If your daily schedule is dictated by frequent and sudden urinary urges that leave you scrambling for the nearest bathroom, and you haven't already been to see your doctor -- it's time to make an appointment to get your overactive bladder treated.
Whether you see a primary care doctor, internal medicine practitioner, urologist, or gynecologist doesn't matter. What does matter is that you get help for symptoms such as urinary urgency, frequent urination, waking up often during the night to urinate, and urge incontinence (abnormal bladder contractions that cause uncontrolled leakage of urine).
A lecture hall, the theater, a ballgame: if the setting is crowded,
incontinence is a hassle. Many people avoid those events. Others get crafty in
devising their exit plans.
"People can be very strategic," says Roger Dmochowski, MD, a
urologist and director of the Vanderbilt Continence Center in Nashville, Tenn.
"It's amazing how good some people are at estimating their bladder problem.
They have a fairly good idea of the time frame they're working with. They try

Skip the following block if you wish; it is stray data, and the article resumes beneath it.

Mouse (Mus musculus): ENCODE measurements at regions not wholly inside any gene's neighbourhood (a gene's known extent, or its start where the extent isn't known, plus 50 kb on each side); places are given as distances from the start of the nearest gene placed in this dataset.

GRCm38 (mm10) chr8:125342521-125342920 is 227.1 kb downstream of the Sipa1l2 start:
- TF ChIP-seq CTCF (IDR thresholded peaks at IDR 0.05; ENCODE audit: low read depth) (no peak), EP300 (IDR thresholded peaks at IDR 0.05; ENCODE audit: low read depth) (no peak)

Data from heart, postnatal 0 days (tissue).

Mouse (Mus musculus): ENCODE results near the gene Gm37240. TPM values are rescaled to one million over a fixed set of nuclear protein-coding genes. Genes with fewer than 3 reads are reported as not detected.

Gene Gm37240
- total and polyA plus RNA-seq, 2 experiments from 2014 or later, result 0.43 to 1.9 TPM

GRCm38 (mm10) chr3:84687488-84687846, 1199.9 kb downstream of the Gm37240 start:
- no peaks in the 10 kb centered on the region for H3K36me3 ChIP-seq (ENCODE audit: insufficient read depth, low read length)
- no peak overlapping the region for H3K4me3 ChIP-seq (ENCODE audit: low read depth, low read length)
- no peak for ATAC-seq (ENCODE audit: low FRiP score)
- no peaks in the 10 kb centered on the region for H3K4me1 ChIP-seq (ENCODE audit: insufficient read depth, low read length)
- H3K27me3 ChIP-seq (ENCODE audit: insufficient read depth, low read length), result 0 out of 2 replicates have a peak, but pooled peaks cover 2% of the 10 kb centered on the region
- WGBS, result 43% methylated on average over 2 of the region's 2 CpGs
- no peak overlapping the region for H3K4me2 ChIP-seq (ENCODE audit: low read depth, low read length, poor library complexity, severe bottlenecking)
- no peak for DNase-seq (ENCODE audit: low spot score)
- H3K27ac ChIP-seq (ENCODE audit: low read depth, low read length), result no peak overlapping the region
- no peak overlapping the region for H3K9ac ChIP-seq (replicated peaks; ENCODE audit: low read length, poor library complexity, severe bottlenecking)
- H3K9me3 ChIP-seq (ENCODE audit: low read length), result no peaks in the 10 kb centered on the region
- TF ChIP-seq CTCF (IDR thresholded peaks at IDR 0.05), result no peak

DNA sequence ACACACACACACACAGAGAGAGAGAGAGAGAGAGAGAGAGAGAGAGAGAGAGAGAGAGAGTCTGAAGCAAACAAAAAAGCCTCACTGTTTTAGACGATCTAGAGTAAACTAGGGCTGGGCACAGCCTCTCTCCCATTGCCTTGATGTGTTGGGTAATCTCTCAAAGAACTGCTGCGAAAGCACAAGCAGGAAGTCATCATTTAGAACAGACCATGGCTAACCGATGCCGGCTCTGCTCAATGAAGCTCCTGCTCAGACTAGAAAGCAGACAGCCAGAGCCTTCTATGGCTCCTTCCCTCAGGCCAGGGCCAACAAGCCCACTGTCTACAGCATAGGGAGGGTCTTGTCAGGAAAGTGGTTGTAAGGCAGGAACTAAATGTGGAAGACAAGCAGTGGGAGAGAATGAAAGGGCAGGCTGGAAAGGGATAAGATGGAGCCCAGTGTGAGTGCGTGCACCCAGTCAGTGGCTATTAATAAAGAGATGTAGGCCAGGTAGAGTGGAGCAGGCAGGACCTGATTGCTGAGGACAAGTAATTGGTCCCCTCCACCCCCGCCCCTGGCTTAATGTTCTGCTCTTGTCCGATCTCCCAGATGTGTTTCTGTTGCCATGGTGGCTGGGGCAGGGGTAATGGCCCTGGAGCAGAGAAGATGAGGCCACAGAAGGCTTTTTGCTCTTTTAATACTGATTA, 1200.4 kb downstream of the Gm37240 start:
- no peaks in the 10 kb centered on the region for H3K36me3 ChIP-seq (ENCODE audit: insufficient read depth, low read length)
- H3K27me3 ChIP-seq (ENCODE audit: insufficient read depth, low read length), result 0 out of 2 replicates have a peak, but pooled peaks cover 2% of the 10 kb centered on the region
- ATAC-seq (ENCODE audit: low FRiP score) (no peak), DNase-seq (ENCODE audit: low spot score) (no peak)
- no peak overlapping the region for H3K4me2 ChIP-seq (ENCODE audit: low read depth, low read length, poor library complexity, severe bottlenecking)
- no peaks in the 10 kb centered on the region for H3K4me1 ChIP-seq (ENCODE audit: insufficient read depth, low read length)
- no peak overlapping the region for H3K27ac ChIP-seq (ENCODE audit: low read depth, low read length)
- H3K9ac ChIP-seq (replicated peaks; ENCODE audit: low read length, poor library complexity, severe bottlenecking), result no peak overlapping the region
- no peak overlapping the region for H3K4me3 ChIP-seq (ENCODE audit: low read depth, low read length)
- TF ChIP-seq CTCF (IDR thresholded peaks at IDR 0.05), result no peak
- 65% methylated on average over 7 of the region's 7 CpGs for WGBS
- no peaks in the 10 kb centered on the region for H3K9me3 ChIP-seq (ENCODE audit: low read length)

to make it through the challenging...
Treatment is important because an overactive bladder can seriously interfere with activities, says Donna Y. Deng, MD, MS, a urologist and associate professor at the University of California-San Francisco who also serves on the board of directors at the National Association for Continence.
People may need to pull off the freeway immediately to find a restroom, or map out every public bathroom before they run errands. Some people are afraid to leave their homes and become isolated. “People really redefine themselves,” Deng says. “They really plan their lives around the bathroom. It’s definitely a great detriment to quality of life.”
In some cases, the urge is so strong that it overrides the urethral muscles that help control leakage from the bladder, and people can’t reach a toilet in time. “There’s very little warning time,” Deng says.
Talking About Overactive Bladder
Talking about such personal issues can be uncomfortable, but worthwhile, experts say. “Patients often don’t volunteer information,” says Tomas L. Griebling, MD, MPH, professor and vice chair of the department of urology at the University of Kansas and a faculty associate in the Landon Center on Aging.
Tell your doctor about overactive bladder problems, he says. “There are usually things that we can do to try to help people.”
When you start treatment for OAB, your doctor might ask you to keep a voiding diary. The diary can help your doctor see what symptoms you're having, and evaluate how well your treatment is working. In your diary, record when you urinate each time, how much urine you pass, whether you leak and how much leakage you have, what you were doing when the leakage occurred, and what/how much you drink and eat each day.